Chris Tingey Answers Questions About Quail Hollow

October 26, 2007 | By: Libby Tucker

DJC News: A Conversation with Chris Tingey

October 26th, 2007

Author:  Libby Tucker

DJC News

A Conversation with Chris Tingey

Posted: Friday, October 26, 2007

Homeowners in the Quail Hollow community last week filed a $3.5 million lawsuit in Washington County Circuit Court against the town houses’ builder and developer, Brownstone Homes.

It’s the second suit the owners have brought against the developer for alleged construction defects in the 93-unit subdivision.

The Washington County Circuit Court in 2006 dismissed the homeowners’ association’s 2006 suit, saying the association didn’t have the right to sue the builder. The developer argued that town houses aren’t commonly owned, unlike condominiums, which share walls on all sides.

The Oregon Court of Appeals agreed, and the state Supreme Court declined to hear the case.

The argument is now known by some lawyers as the “Quail Hollow argument,” and it’s used as a stall tactic in construction claims cases, said Chris Tingey, a Portland attorney with VF Law representing the homeowners’ association.

But the tactic only delays the inevitable, he said. The Quail Hollow homeowners have gone back and sued the builder for the same defects – but this time the owners are named individually in the same old lawsuit.

DJC: I did a search for Quail Hollow online and it looks like the homeowners sued this builder before. Is this a new complaint, or is the old case back?

Chris Tingey: The case has not been resolved, and I can’t go into a lot of detail because it’s not resolved. Go look at the case history. This is a case that started at the trial court, went to the court of appeals and then to the Oregon Supreme Court. And it’s kind of back, yeah.

DJC: The new case lists “breach of contract, breach of express warranty, and fraud” as the causes for the lawsuit, and the one filed two years ago lists construction defects. What’s the difference?

Tingey: The principal issue in the case is the homeowners’ association wasn’t the right party to bring the lawsuit because they didn’t own the property that was involved. Nobody disputed they had the right to maintain and repair it, but they didn’t own it so the trial court said, “You can’t bring the suit,” and the appellate agreed with that. It went to the Supreme Court, and they ultimately decided they had remorse, and shouldn’t (have agreed to take the case).

DJC: So why can you bring another suit?

Tingey: The HOA is suing again, but this time a large majority of the owners have given their rights to the HOA.
It’s a very technical issue that didn’t go to the merits (of the case). It’s very frustrating because it doesn’t help the owners solve the problem.

DJC: I know the construction claims task force, in addressing the rising cost of construction claims, didn’t address tort reform. Has there been any attempt to fix this particular loophole?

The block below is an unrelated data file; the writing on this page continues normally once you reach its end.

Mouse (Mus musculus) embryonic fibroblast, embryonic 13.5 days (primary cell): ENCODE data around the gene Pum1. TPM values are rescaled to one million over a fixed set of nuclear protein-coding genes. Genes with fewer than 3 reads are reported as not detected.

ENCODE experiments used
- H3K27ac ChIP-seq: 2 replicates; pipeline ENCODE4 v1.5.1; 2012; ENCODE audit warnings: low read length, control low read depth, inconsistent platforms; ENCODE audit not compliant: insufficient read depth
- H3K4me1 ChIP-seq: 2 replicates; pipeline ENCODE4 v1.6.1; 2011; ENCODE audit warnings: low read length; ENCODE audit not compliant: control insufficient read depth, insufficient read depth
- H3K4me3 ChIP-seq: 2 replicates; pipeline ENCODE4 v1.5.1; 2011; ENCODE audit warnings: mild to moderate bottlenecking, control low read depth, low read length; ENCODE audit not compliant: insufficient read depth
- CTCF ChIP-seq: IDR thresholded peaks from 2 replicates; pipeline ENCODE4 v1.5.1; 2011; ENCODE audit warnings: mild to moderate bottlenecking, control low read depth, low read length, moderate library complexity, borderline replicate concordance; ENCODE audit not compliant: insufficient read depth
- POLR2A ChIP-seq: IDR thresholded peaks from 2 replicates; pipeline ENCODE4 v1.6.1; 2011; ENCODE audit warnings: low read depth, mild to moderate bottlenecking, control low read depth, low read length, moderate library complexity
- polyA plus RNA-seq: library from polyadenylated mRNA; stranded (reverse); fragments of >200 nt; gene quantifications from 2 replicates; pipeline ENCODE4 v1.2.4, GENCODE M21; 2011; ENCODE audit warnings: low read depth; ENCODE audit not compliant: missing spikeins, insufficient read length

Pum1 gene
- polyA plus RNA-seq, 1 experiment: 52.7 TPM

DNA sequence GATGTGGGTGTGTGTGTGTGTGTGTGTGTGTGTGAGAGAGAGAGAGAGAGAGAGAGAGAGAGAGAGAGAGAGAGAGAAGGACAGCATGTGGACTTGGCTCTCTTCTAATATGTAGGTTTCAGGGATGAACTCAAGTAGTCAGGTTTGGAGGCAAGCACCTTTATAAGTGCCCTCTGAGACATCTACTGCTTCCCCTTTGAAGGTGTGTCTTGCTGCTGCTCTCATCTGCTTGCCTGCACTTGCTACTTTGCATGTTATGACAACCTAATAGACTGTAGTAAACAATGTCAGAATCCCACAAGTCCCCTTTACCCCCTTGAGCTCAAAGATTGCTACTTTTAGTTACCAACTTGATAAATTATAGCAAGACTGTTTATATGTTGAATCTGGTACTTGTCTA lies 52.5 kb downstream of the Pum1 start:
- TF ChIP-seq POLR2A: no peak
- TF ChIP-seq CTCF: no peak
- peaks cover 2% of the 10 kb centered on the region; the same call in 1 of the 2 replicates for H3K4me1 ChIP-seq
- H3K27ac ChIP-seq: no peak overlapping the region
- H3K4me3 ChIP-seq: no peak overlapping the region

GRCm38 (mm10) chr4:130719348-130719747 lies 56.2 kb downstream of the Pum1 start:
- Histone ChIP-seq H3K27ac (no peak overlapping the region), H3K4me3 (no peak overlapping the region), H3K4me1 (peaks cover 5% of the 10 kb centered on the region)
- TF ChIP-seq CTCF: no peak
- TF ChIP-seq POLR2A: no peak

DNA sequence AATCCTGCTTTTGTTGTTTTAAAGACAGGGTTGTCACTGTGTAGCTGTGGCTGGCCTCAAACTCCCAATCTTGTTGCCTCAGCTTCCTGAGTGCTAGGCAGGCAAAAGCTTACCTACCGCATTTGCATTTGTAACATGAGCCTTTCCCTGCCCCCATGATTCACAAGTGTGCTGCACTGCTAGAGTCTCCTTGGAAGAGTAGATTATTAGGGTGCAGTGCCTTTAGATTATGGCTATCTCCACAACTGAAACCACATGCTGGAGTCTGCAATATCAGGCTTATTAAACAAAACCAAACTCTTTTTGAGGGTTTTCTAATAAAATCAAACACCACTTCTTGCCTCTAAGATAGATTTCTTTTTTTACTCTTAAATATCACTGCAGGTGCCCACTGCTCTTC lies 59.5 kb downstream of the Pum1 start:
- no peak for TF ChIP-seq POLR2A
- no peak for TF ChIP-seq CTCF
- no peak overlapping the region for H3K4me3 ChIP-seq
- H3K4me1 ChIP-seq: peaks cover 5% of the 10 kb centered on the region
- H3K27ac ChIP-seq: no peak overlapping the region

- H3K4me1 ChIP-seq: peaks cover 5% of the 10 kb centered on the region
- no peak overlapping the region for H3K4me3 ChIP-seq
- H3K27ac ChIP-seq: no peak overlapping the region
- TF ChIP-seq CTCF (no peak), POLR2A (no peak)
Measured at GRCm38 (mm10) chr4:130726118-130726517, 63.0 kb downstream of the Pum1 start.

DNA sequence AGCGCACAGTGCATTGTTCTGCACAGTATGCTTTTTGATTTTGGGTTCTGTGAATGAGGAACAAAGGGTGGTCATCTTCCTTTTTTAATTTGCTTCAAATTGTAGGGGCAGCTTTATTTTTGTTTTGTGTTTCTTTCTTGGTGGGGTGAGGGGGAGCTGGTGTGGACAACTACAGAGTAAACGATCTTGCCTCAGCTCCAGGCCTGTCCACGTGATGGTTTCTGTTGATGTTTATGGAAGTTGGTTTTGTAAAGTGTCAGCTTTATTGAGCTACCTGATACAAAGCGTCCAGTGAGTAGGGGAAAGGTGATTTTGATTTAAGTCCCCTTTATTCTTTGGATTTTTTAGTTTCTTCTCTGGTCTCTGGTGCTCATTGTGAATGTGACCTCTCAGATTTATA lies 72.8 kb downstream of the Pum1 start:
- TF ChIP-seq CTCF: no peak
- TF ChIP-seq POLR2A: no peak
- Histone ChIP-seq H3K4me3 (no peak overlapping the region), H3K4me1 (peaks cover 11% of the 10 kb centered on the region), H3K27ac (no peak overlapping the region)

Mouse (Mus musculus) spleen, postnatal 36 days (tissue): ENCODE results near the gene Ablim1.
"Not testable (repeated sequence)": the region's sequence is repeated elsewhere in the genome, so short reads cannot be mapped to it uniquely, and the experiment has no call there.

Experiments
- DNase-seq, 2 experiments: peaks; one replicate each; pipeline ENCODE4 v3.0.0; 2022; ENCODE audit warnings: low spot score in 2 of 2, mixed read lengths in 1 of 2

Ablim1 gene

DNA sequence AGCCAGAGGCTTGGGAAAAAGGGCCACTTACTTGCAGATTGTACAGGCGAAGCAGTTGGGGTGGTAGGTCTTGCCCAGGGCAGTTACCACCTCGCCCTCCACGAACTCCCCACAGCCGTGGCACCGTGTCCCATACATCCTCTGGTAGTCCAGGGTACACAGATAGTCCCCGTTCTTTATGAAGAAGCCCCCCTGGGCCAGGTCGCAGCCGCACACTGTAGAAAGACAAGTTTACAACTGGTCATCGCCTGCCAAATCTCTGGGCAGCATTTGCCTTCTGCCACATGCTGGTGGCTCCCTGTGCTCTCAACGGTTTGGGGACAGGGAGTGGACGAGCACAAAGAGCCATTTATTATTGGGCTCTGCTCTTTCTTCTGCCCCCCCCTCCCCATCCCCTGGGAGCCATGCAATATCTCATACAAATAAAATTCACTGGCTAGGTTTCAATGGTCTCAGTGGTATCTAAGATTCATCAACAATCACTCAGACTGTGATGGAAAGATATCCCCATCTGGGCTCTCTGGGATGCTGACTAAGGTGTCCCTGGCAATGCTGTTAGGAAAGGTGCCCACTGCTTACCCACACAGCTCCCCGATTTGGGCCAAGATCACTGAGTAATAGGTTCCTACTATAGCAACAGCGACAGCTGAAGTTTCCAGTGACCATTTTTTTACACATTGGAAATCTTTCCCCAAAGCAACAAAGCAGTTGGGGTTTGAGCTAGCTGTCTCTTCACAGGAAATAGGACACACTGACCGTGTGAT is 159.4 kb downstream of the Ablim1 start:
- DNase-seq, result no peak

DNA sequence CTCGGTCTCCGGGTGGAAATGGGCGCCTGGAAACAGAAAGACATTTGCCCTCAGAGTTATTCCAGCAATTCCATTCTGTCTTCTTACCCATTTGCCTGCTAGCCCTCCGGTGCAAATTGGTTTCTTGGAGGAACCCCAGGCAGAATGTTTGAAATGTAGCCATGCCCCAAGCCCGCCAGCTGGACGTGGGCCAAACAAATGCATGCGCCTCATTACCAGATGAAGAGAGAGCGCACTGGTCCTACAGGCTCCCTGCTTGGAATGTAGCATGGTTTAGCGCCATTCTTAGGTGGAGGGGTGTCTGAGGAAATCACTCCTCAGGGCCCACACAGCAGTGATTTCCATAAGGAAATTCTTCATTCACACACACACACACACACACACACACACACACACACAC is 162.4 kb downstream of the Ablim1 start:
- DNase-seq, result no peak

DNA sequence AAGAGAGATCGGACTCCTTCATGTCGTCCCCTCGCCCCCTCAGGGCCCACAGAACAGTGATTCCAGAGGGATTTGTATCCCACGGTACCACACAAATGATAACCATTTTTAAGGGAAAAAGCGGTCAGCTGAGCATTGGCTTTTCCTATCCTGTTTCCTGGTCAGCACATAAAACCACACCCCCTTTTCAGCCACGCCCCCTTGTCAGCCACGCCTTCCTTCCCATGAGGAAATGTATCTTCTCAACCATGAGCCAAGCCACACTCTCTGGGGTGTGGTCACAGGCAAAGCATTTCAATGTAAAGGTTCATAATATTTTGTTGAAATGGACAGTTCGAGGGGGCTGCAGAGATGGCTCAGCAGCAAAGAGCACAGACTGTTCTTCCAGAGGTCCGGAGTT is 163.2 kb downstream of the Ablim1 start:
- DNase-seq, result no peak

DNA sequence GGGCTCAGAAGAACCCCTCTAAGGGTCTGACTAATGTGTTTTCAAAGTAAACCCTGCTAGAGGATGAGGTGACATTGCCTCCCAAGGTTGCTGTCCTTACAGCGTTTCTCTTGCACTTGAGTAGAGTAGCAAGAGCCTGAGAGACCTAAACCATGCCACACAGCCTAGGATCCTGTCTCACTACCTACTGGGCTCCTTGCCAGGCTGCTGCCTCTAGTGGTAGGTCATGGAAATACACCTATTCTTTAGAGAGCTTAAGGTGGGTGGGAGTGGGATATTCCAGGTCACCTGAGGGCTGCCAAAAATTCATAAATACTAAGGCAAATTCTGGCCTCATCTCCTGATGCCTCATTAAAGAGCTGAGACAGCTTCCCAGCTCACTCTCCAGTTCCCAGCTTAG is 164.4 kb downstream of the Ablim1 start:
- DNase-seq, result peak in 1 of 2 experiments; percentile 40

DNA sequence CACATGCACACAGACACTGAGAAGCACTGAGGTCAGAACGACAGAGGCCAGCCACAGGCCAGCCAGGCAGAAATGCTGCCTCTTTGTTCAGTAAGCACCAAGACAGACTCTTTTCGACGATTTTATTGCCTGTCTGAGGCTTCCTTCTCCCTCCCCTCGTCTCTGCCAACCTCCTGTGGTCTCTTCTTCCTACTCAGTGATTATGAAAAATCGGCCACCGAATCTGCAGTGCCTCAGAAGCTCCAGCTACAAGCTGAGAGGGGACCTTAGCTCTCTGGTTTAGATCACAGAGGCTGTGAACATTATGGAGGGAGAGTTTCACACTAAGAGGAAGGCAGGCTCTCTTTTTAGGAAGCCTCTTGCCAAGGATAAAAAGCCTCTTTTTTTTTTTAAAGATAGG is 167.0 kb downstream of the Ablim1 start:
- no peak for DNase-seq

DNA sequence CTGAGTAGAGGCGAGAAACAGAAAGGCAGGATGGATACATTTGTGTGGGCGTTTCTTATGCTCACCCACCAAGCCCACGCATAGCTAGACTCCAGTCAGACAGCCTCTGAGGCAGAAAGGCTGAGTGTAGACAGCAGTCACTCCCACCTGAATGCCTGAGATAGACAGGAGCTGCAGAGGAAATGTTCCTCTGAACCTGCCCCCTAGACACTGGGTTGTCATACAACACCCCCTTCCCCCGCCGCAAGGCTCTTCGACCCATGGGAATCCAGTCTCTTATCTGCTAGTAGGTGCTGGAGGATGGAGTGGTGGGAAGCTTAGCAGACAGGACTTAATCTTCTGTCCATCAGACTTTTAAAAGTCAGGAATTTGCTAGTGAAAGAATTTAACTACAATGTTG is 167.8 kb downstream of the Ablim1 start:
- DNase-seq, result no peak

Tingey: The Legislature amended the (condominium) statute to try to take care of the problem in this last session. The Legislature tried to clarify that an association has the authority to sue on property it maintains even if it doesn’t own it. On Sept. 27 the law went into effect.

DJC: So how will existing cases be affected by the revised law?

Tingey: It’s unclear. There are a lot of associations in litigation right now affected by it, and part of the problem I’ve experienced is that the Quail Hollow case dealt with a certain type of community (town houses) that’s not technically condominiums. Some judges are extrapolating the reasoning in Quail Hollow to condos. It’s just making it more difficult for owners to protect their rights. The purpose of the HOA is to allow the collective group to preserve their interests.

DJC: So if all the homeowners need to do is sign over their rights to the association and the case proceeds, why does a builder’s attorney use this argument?

Tingey: They can use it as a stall tactic. They can make the association go through a costly process to get all the owners to sign off on it, and make people go through hoops.

DJC: Why didn’t you apply the new law in your original case?

Tingey: By that time there wasn’t time. The legislative change has affected it somewhat, but really the Quail decision is so new, we’ll have to see how courts will treat it.

DJC: What will the homeowners do in the meantime?

Tingey: At Quail we’re doing what we can to preserve their rights

DJC: The Quail case gives me a hint, but in general, what does the legal landscape for construction claims look like now?

Tingey: It’s a big mess. It’s still a very big and highly litigated area right now. I know our firm has a number of cases out there. I don’t think it’s going to go away any time soon. We’re still on the tail end of the building boom, the real estate market’s slowed down, but we’re behind it because it takes years sometimes for problems to show up.

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